= form_tag assessment_close_path(assessment.id), :method => :post do
              = link_to assessment.assessment.name, edit_assessment_path(assessment.id)
              - if can? :close, PatientAssessment
                \||
                = submit_tag "Close" 

 

You can see several calls to `dashboard` in this code, to retrieve the data I need.

 

Calling The Helper Class And Running The Partial

To wire all of this together, I make a call to my helper class from within the patient profile view, like this:

  - @patient_programs.each do |patient_program|
    #program= ProgramDashboard.render self, patient_program

 

The `ProgramDashboard.render` is the call to the helper class. I’m passing `self` as the first parameter because this gives me access to the render and content_for methods, from within the helper class. The helper class then uses conventions to find the correct partial, css, and service object to run the partial and wires it all up.

Within the ProgramDashboard helper class, I am making a call to render the partial that I found, passing along the `dashboard` service object for the partial:

view.render :partial => "#{key}/program/dashboard", :locals => { :dashboard => dashboard }

 

A Better Solution For Partial Controllers

In the end, I think this solution is a little cleaner. It uses the built in rails functionality, keeping me from having to install yet another gem. It still keeps all of the code for the program dashboard well encapsulated within the partial and service object for the dashboard. And it also kept me from having to deal with strange issues with methods like `content_for` or the various CanCan methods not working properly.

As always, I’m interested in feedback on this. What do you think? It obviously solves my problem, but does it do it in a well structured manner that doesn’t violate a ton of design principles? Is there sill a better way to solve my problem? Any feedback you have is always welcome.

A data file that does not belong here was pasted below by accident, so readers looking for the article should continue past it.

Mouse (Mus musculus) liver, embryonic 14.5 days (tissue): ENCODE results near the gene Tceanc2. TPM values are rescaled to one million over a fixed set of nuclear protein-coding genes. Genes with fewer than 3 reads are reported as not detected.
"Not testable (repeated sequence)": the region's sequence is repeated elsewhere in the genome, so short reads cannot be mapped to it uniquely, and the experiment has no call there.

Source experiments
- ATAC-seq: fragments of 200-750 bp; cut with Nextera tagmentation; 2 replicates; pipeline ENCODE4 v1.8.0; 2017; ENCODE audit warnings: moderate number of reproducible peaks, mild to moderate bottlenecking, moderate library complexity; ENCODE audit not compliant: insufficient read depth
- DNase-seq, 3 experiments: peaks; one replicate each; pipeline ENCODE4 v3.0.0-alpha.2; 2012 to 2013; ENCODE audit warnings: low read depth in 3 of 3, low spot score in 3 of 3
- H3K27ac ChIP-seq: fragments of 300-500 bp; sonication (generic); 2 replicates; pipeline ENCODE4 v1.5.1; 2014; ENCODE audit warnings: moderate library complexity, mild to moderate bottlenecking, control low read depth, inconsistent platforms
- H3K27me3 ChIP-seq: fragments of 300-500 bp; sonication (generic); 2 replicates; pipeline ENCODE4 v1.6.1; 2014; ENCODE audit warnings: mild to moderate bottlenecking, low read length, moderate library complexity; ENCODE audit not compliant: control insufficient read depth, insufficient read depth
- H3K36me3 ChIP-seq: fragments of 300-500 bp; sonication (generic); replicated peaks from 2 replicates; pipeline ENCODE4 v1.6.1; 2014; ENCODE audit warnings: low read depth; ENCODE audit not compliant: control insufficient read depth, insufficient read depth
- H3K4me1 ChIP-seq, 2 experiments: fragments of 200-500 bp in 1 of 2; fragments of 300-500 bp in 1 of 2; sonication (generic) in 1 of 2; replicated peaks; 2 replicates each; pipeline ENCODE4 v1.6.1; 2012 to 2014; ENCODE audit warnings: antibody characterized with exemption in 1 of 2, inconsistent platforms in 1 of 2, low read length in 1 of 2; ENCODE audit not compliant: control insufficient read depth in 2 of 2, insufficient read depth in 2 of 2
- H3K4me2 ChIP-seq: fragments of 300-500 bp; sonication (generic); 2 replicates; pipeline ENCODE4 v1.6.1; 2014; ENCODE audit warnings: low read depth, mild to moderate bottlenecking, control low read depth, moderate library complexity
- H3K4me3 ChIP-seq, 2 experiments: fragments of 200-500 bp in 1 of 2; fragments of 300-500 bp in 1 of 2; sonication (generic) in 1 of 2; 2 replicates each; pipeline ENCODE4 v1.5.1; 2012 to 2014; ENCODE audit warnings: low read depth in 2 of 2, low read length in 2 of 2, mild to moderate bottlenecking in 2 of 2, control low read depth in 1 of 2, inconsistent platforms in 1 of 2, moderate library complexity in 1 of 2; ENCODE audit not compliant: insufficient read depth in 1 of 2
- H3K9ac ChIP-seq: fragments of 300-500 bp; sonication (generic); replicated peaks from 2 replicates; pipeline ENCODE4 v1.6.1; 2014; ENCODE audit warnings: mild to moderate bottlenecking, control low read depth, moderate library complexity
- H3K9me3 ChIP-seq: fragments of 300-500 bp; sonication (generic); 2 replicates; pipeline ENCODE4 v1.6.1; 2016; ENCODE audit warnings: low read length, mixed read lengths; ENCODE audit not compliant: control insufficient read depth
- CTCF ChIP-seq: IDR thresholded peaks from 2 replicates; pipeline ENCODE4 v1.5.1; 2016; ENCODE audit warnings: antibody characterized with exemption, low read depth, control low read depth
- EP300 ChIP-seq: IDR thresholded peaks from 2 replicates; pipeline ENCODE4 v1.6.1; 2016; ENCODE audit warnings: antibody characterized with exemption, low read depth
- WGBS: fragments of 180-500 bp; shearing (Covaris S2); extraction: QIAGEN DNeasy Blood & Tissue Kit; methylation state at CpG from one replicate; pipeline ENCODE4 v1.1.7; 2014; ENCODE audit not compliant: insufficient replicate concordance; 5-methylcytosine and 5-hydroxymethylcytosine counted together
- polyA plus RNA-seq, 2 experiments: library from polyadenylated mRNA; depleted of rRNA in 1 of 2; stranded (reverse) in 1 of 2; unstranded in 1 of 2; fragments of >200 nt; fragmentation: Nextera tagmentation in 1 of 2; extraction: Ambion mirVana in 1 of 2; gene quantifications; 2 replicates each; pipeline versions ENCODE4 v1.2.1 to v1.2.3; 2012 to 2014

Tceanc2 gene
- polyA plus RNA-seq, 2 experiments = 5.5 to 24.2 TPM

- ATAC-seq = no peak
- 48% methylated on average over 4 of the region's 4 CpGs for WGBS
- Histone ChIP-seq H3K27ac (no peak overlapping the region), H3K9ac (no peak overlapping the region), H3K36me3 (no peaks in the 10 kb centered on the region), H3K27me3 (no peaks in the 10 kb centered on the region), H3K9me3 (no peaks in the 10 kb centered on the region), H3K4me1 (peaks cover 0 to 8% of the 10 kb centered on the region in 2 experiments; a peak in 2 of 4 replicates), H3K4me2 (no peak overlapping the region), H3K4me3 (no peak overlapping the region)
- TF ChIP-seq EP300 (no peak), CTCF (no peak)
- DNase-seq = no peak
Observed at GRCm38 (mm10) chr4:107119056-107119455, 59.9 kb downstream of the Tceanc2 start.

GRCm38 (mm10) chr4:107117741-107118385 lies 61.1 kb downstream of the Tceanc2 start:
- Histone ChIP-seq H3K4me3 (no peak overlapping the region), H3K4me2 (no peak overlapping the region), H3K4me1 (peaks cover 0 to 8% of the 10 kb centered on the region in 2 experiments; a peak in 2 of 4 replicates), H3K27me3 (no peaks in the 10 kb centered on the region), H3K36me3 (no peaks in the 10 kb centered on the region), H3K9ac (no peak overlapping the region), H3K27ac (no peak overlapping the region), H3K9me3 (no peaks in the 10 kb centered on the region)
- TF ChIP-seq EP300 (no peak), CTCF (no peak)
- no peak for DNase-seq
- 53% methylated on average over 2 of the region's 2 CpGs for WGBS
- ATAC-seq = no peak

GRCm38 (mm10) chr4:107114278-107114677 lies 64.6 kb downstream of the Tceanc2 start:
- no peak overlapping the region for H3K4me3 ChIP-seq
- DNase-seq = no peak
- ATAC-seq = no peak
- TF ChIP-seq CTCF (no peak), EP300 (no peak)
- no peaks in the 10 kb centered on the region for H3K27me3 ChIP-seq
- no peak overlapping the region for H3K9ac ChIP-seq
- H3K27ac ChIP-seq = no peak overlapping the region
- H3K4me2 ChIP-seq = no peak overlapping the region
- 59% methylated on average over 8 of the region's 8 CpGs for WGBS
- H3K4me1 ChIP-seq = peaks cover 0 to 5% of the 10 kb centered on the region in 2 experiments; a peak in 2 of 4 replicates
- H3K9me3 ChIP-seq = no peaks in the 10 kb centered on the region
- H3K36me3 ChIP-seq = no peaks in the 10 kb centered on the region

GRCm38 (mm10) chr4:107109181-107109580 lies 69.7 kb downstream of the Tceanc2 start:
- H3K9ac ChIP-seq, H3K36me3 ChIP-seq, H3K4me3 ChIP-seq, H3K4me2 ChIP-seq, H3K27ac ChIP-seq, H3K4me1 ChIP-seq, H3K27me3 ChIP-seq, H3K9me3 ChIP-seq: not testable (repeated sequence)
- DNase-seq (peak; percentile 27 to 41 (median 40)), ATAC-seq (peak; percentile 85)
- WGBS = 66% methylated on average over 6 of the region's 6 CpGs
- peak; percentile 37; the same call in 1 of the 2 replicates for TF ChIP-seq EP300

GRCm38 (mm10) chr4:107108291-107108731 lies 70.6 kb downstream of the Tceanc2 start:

Post Footer automatically generated by Add Post Footer Plugin for wordpress.

About Derick Bailey

Derick Bailey is an entrepreneur, problem solver (and creator? :P ), software developer, screecaster, writer, blogger, speaker and technology leader in central Texas (north of Austin). He runs SignalLeaf.com - the amazingly awesome podcast audio hosting service that everyone should be using, and WatchMeCode.net where he throws down the JavaScript gauntlets to get you up to speed. He has been a professional software developer since the late 90's, and has been writing code since the late 80's. Find me on twitter: @derickbailey, @mutedsolutions, @backbonejsclass Find me on the web: SignalLeaf, WatchMeCode, Kendo UI blog, MarionetteJS, My Github profile, On Google+.
This entry was posted in Model-View-Controller, Quality, Rails, Ruby. Bookmark the permalink. Follow any comments here with the RSS feed for this post.
  • http://www.dust-extractors.com Dust Extractors

    There are many reasons to wanting and purchasing dust extractors. Use http://www.Dust-Extractors.com to obtain Reviews and Information about dust extractors